Hamilton city staff say keep King bus lane

An HSR bus on King St, Hamilton; January 7, 2015

The much anticipated staff report on Hamilton’s downtown ‘bus only lane’ pilot project was released Wednesday. And the report is turning out to be as controversial as the project itself.

The 150 page staff report found that ridership along the King Street corridor was up, although it doesn’t say by how much. Transit times have improved. And navigating busses through traffic was much easier.

On the down side, the report says traffic was more congested. Some businesses saw fewer customers. And there was a drop in parking revenue by as much as 70 percent in one area.

Still, the report favours keeping the lane open. That’s not surprising says councillor Terry Whitehead: “I’ve never believed for a moment that the individuals that have been involved in developing this report have been objective. I think they went with the mindset that this is the best thing to do and they try to justify it.”

But Hamilton Mayor Fred Eisenberger who ran on a pro-light rail transit (LRT) election campaign, disagrees: “I’m not surprised that there’s a technical report that says that it’s working. That it has longer term benefits in terms of transit use for the future. At the same time, I think that perception is very strong. And I still worry that council will endeavour to throw the baby out with the bath water because they have a history of a tortured journey in how we got here.”

The report now goes before the general issues committee where the mayor expects it will get a rough ride. And he says unless something drastic changes, council will put the brakes on the controversial dedicated bus lane project.


  1. Does Fred Eisenberger drive through downtown, it is horrible. A five minute has turned into a 20 minute drive. The Downtown core is congested. Also we who stick to the rules wait patiently, while others abuse the system, and it really bothers me when a police officer sees the vehicle in the bus lane and does nothing. I am so glad I have these city people making decisions for us.

  2. “Since the pilot project was implemented in October of 2013, ridership along the King St corridor in downtown Hamilton has risen more than any other route in the city.”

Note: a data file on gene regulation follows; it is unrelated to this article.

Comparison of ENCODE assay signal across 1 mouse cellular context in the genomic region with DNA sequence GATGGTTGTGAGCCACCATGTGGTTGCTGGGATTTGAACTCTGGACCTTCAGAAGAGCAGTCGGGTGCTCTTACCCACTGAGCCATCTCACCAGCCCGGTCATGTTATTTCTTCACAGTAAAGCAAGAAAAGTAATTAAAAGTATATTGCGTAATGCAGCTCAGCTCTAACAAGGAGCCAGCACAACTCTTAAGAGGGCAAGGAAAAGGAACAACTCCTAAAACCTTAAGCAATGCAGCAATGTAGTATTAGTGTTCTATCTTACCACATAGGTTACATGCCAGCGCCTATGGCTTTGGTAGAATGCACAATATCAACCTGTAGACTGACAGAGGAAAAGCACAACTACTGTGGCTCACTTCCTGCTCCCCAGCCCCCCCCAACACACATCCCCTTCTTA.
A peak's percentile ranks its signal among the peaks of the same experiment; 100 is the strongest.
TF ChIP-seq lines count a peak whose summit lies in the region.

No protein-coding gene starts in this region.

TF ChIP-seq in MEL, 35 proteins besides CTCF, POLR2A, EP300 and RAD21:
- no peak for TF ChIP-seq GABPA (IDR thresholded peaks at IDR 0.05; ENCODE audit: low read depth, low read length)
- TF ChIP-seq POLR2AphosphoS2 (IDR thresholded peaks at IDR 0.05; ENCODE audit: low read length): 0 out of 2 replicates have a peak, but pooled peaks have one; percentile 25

Well of course ridership has gone up on that route – now ALL of the the Delaware routes barely touch the King routes (I’m specifically speaking of the eastern half which I’m more familiar with), and so those many King (and Main to a lesser degree because of proximity) riders that previously could spread out between a few routes’ buses in less time, now need to cram on over-filled buses after waiting longer! To make it even more enjoyable during inclement weather – there are not as many bus shelters as other cities’ core routes because of the sheer frequency we previously enjoyed.
    First time I experienced the route change was waiting (for what turned out to be longer then I used to) just to have the bus blow past because it was too full, and then having to wait longer for the next one (and the weather was wet and cold for the season too – thankfully I got to one of the few shelter stops and could wait in it for part of the time, before older people needed it more).

    Important to businesses: there are less buses hitting locations going east past Wellington St, and west to the core all the way to John St!

    Do you know how frustrating it is to catch a bus downtown (re the eastern portion of downtown) compared to before the route changes? It was a major upside to living in certain areas when I lived downtown – all of those extra bus options. And when I lived in the east end I used to have options for stopping at certain places and still could catch a bus nearby on my way to/from home.

    The argument is flawed because it doesn’t look at where those riders came from: the area was already serviced and there has been no major change in habitable spaces in the area, there are just less bus routes picking up people = more people on the King routes. Great math people, glad you thought your transit lane “fixed” things for us.

  3. This whole thing is and has wasted a LOT of taxpayers money! Just thinking of the wages of several people gathering to discuss it, make the decision to do it, then the contract and or employees time to build it, then the time and expense to the group who continues to think it’s a good idea – when it’s not and the future wages necessary to “debate” it further and or quash the idea and ultimately remove it!

  4. The bus lane slows car traffic and makes getting through downtown MORE difficult not LESS. It’s just not logical to think using a lane for one purpose alone will make things move more smoothly. The bus lane is a BAD IDEA!

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